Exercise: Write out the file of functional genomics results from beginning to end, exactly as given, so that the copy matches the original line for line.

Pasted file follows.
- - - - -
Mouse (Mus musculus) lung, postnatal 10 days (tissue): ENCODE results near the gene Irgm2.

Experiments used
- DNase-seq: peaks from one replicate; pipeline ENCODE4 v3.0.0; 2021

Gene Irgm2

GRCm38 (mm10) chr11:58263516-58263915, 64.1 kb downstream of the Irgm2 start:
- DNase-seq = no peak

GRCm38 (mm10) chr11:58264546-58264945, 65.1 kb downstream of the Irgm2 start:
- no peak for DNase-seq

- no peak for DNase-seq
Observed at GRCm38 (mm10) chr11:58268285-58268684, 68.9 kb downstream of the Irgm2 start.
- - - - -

Mouse (Mus musculus) lung, postnatal 10 days (tissue): ENCODE results near the gene Irgm2.

Experiments used
- DNase-seq: peaks from one replicate; pipeline ENCODE4 v3.0.0; 2021

Gene Irgm2

GRCm38 (mm10) chr11:58263516-58263915, 64.1 kb downstream of the Irgm2 start:
- DNase-seq = no peak

GRCm38 (mm10) chr11:58264546-58264945, 65.1 kb downstream of the Irgm2 start:
- no peak for DNase-seq

- no peak for DNase-seq
Observed at GRCm38 (mm10) chr11:58268285-58268684, 68.9 kb downstream of the Irgm2 start.